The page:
Review: Star Fox 64 3D

October 10, 2011, Author: Andy Corrigan

Ah, I used to love me some Star Fox. The SNES original back in 1993 (known as Star Wing, in Europe) was the first to make use of the seldom-featured FX Chip, allowing Nintendo’s 16bit machine to handle something approaching 3D graphics. The game was like not much else at the time visually, while playing as a forward-scrolling space shooter.

As is the way with Nintendo, their big franchises make at least one big appearance on each console, and after winning plaudits on the SNES it was no surprise to see Star Fox 64 (Lylat Wars 64 in Europe… sigh) hit the N64 exactly one generation later. Acting more as a remake, this is the one that everyone fondly remembers the most, introducing free roam arenas to fly in, along with ground-based battle tanks.

With another N64 classic, Ocarina of Time, recently doing the business for Nintendo, some might say that it was only a matter of time before another remastered title saw the light of day to bolster 3DS sales. Sure enough, Star Fox followed suit.

Flying Fox
Star Fox 64 3D follows the adventures of one Fox McCloud (who is, coincidentally, an actual fox), an ace mercenary fighter pilot working with the Cornerian Army as they battle the evil genius of the simian scientist, Andross. However, the story of how the planet Corneria came to blows with Andross began long before Fox’s involvement, as his father had previous dealings with the dangerous genius.

You see, Andross himself was a former resident of the planet Coneria; however, his insane experiments led to his banishment to the most distant planet in the Lylat system: Venom. In the years following, General Pepper (promoted from the Lonely Hearts Club Band, I imagine) and his team began detecting mysterious goings on around Venom and hired the original Star Fox team to investigate. This Mercenary unit was then led by Fox’s father, James, who was betrayed and left for dead by one of his wingmen during battle against Andross’ forces. This sets us up nicely for the perfect revenge story, as Fox, now in charge of a new Star Fox team, is also hired to help prevent Andross’ further attacks on the Lylat system.

Not that much of this is conveyed all that well in the game. Aside from a Star Wars-style text scroll at the beginning explaining the above, and a few remarks about Fox’s father from NPCs, it’s pretty easy to miss. It’s a product of its time, though, as it’s essentially an arcade game focused a lot more on the space combat than any of the underlying plot.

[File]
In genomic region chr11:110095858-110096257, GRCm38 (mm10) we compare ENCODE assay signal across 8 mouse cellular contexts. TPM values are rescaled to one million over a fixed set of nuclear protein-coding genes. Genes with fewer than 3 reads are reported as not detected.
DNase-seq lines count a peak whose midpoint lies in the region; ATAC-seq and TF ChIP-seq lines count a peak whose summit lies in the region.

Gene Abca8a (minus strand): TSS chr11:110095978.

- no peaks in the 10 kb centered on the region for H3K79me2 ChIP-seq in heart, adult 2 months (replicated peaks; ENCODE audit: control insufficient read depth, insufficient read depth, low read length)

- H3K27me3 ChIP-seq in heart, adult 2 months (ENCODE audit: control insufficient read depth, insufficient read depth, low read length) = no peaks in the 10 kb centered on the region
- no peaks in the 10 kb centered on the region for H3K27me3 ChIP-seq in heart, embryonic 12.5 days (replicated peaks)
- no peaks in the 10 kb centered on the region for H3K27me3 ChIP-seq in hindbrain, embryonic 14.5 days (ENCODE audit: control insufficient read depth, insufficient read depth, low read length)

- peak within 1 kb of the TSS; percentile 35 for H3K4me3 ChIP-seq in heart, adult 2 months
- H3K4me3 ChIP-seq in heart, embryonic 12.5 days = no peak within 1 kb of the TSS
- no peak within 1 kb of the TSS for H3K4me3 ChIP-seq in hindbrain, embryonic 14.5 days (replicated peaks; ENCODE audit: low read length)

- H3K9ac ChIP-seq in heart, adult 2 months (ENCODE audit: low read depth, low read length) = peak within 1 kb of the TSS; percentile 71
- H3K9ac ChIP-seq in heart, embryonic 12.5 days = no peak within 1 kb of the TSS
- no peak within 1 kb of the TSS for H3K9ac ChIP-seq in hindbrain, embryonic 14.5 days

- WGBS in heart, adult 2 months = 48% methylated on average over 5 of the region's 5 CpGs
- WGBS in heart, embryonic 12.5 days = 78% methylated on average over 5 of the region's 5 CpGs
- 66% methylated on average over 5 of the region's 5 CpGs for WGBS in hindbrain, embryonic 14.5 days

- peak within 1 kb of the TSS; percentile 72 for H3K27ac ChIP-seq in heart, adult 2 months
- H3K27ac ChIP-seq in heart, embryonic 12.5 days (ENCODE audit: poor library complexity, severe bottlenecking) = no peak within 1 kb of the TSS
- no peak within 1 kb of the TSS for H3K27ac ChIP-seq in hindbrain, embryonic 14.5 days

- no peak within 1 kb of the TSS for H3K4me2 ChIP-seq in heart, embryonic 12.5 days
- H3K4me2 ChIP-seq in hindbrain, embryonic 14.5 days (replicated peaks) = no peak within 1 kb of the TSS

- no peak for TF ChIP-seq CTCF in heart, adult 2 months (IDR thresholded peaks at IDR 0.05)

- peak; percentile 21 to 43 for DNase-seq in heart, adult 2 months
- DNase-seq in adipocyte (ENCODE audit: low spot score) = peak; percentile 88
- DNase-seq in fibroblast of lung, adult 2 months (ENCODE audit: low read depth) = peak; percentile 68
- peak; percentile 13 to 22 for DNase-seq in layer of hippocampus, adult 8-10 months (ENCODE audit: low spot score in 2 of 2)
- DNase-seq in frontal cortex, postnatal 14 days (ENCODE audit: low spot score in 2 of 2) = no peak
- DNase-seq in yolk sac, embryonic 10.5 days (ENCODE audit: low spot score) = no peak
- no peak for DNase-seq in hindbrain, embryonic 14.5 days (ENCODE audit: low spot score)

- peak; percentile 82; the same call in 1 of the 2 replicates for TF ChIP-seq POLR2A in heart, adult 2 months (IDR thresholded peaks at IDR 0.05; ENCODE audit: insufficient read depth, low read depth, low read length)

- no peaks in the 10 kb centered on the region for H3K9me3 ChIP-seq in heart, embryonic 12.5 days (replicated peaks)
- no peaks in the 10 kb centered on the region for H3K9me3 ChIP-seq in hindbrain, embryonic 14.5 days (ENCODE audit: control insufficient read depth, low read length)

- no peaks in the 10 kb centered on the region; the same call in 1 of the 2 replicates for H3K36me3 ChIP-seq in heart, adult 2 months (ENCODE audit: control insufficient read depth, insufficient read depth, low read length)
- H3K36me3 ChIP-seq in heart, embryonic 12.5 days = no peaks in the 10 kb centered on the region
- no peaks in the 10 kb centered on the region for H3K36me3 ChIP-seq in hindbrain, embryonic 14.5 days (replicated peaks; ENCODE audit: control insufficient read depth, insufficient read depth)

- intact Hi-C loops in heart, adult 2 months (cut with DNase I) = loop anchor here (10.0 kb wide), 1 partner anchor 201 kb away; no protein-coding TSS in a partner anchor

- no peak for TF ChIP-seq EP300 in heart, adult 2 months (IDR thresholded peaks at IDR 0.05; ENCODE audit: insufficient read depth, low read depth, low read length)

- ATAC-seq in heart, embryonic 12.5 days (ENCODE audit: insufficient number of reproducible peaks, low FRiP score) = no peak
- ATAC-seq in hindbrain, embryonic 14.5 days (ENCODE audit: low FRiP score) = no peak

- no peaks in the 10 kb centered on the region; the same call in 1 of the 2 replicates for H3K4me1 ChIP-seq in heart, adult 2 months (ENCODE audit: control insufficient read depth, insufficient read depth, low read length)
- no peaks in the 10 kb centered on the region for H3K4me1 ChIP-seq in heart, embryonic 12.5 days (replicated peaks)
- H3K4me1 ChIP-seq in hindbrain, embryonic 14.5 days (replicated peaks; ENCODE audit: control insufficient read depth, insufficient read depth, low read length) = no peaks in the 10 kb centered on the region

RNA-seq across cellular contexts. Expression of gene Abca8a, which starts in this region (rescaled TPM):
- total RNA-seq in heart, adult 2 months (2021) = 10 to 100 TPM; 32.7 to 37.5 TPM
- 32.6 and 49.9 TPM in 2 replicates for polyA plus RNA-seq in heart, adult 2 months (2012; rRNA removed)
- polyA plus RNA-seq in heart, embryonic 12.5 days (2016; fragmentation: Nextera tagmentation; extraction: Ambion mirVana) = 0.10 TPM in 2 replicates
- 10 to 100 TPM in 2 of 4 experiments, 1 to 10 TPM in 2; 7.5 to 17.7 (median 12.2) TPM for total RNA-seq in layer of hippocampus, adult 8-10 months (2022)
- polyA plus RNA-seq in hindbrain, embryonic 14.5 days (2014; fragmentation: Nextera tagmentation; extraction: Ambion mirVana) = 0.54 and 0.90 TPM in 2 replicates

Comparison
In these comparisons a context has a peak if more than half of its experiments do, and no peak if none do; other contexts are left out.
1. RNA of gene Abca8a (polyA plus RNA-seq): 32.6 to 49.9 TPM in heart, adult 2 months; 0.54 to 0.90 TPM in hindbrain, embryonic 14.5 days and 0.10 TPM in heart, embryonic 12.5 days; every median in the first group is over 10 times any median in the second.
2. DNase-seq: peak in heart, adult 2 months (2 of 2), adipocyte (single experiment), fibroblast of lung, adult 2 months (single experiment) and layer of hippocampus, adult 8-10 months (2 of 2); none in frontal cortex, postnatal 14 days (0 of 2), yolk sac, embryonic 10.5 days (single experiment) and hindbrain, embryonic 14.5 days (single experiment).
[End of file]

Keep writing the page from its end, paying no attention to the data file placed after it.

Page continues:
For what does unfold in gameplay is littered with cultural references. It’s noted (on Wikipedia, anyway) that Miyamoto took a lot of inspiration from puppet shows like Thunderbirds when originally approaching Star Fox, but you’ll find a lot of other Sci-Fi nods here. You’ll spot things like Peppy Hare’s obvious impression of Admiral Akbar in the second stage or the level entirely in homage to Independence Day; you’ll be sure to find things to smile about as you work your way through.

Slippy Toad is one annoying little shitbag...

Do a barrel roll!
Okay, for those of you who have never played the game before, the core gameplay is played out over two distinct types of flight. The first is a simple forward-scroller in the game’s signature aircraft, the Arwing. Here, the enemies appear in front of you, and you shoot them by moving your ship and reticule around, until you get to the end boss. It’s as simple as that. On facing the first boss in the game, you’ll be introduced to the second flight-style: All-Range mode. All-Range mode gives you freedom to fly wherever you like within a set arena, allowing you to take part in fun dogfights. If you hit the edges of the map, you’ll be automatically U-turned and put straight back into the action.

Throughout the game, depending on the routes you take through the Lylat system (which acts as your level select screen, more on that soon), you may also occasionally be tasked with controlling two other vehicles; the Landmaster and the Blue Marine. Both of these only come into effect once or twice, and don’t really change the basic premise of the game.

During the missions, you’ll have a few tricks and power-ups to help you out. If you’re under fire from behind you can always do a loop to get the drop on the opposition (or just U-turn in the All-Range gameplay). If you’re under heavy fire you can do a barrel roll to deflect enemy attacks, by double-tapping one of the shoulder buttons in the direction you want to spin. The power-ups uncovered along the way offer incremental laser upgrades, health replenishments and wing repairs.